Question: How did you see eLearning evolving from when you started?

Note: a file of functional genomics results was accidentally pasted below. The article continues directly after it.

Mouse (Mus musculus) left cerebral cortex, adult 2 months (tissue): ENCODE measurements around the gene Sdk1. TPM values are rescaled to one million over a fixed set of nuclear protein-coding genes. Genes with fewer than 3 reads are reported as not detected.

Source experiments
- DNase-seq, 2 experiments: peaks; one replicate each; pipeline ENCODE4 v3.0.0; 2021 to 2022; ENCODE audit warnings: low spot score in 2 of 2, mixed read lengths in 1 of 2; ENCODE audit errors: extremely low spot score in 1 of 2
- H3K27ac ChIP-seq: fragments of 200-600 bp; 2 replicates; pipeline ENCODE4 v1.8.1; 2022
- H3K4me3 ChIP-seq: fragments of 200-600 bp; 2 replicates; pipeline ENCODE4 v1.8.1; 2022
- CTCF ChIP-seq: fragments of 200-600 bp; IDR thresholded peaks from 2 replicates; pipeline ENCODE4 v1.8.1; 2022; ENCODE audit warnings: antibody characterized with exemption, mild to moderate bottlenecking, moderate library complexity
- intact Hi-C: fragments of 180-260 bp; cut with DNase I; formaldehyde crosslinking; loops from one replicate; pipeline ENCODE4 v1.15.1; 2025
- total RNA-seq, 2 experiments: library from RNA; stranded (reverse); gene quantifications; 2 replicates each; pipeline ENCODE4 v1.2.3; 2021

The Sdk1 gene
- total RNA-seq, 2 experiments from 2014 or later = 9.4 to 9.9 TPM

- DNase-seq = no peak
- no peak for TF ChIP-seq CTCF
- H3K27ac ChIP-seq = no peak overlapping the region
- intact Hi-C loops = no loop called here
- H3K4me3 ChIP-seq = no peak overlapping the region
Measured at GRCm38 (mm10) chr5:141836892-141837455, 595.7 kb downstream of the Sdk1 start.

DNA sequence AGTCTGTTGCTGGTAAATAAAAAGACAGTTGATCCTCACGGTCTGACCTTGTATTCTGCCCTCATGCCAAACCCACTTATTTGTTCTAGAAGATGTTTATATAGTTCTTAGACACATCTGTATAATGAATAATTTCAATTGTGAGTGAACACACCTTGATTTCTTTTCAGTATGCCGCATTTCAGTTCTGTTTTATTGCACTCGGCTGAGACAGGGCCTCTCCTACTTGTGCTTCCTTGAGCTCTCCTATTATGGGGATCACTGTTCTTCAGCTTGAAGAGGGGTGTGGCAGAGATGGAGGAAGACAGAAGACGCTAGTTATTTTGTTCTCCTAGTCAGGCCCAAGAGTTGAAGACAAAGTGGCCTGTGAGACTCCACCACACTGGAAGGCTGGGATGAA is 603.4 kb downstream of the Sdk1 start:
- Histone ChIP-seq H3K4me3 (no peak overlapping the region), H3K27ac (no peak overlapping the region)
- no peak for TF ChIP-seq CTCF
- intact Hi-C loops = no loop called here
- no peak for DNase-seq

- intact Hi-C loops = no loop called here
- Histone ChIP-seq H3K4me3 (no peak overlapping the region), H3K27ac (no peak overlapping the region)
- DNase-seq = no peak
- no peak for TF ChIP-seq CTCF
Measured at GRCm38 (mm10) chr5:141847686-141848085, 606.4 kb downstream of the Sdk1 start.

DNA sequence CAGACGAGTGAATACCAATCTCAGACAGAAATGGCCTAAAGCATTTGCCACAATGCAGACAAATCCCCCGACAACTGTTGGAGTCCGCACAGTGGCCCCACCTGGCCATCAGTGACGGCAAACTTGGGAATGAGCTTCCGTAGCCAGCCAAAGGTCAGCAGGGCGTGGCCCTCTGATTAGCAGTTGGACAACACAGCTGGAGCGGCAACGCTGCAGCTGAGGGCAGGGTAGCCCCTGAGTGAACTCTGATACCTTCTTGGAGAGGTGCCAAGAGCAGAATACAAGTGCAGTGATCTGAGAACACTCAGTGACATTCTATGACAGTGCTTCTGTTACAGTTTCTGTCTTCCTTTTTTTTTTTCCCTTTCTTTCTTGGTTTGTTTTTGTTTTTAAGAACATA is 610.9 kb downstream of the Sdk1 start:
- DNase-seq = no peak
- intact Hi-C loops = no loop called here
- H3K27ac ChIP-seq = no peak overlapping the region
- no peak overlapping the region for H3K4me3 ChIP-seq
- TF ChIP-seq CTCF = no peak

Glenn: I guess it is commonly accepted that the term ‘eLearning’ was only first used in 1999 at a CBT seminar in the US, but we can go back to Pitman, who taught shorthand with a type of correspondence course and way back in 1924 the first testing machine invented for students to self-test. It was only in the 2000s though, when businesses adopted eLearning as a viable means of instruction, that we saw real changes begin to happen quickly.The first eLearning initiatives I was involved with were question and answer style things whereby people had their answers marked by individuals (offline) to the completion of a test. Then later there were CD based programs which still involved offline marking, but at least pictures and graphics could be included in the materials distributed. Computer Assisted Learning, in schools and colleges only started in the 90’s and again were quite basic in nature.Alongside industry involvement with eLearning in the 2000s came more school participation and a few courses became available, although most were still written by enthusiastic amateurs here.Now we have a plethora of learning tools and mechanisms, many of which UpsideLMS specializes in, like Social Learning, Collaborative Learning, On-Demand Learning, Virtual Classrooms, Webinars, Video-Based Learning, Mobile Learning, Gamification and many, many more. So, I guess in the last 10 years we have experienced an incredible acceleration in eLearning use and what is available. This has largely paralleled advances in IT technology.A lot of LMS vendors offering cloud-based SaaS platforms, like UpsideLMS, to deliver eLearning have started to dominate the marketplace. Course aggregators are becoming well established and the idea of buying ‘off the shelf’ courses for a wide variety of applications is a reality.I also see the proliferation of learner’s devices impacting the marketplace, and although courses have not quite caught up with this yet, they will in due course.